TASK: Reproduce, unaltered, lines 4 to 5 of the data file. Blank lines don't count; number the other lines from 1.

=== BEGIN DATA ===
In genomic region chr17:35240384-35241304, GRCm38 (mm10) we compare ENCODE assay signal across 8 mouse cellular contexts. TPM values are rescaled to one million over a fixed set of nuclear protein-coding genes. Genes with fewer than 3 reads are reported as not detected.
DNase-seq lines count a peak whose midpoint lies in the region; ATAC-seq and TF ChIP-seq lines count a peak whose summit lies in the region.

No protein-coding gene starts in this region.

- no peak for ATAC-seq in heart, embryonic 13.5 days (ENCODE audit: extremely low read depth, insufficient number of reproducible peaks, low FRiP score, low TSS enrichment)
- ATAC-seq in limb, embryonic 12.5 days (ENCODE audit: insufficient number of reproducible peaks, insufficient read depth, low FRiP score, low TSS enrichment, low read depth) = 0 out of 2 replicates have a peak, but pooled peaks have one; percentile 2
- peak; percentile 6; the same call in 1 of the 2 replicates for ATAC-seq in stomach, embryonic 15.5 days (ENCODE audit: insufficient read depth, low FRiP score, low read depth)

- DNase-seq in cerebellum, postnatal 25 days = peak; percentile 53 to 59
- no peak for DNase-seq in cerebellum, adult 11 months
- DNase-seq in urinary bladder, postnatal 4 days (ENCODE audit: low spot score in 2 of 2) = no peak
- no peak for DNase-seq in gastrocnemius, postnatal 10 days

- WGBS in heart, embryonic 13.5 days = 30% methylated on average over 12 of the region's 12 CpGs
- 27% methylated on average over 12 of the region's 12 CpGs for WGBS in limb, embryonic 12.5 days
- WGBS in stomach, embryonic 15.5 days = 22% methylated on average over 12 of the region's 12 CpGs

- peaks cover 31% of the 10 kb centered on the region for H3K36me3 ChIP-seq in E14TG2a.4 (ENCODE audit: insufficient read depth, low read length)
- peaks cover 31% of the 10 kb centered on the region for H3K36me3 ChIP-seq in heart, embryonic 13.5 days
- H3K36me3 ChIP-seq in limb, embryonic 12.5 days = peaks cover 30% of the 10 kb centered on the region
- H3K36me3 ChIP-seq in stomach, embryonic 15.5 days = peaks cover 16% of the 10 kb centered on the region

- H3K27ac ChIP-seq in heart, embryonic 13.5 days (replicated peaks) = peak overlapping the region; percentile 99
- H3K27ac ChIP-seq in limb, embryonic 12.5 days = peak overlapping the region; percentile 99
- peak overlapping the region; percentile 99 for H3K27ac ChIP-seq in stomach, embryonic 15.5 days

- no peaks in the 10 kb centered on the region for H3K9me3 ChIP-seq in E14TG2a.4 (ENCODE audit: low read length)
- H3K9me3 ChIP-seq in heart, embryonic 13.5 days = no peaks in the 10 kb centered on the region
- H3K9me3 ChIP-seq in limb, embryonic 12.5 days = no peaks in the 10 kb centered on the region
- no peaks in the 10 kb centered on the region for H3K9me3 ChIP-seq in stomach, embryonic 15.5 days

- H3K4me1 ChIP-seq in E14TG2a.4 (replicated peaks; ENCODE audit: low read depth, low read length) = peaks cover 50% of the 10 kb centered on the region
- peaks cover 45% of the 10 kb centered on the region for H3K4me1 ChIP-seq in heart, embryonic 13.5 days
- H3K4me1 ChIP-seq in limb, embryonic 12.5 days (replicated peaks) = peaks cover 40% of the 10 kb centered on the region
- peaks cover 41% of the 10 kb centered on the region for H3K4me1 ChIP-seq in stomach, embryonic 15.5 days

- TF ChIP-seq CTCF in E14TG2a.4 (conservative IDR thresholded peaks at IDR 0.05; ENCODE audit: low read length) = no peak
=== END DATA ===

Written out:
- no peak for ATAC-seq in heart, embryonic 13.5 days (ENCODE audit: extremely low read depth, insufficient number of reproducible peaks, low FRiP score, low TSS enrichment)
- ATAC-seq in limb, embryonic 12.5 days (ENCODE audit: insufficient number of reproducible peaks, insufficient read depth, low FRiP score, low TSS enrichment, low read depth) = 0 out of 2 replicates have a peak, but pooled peaks have one; percentile 2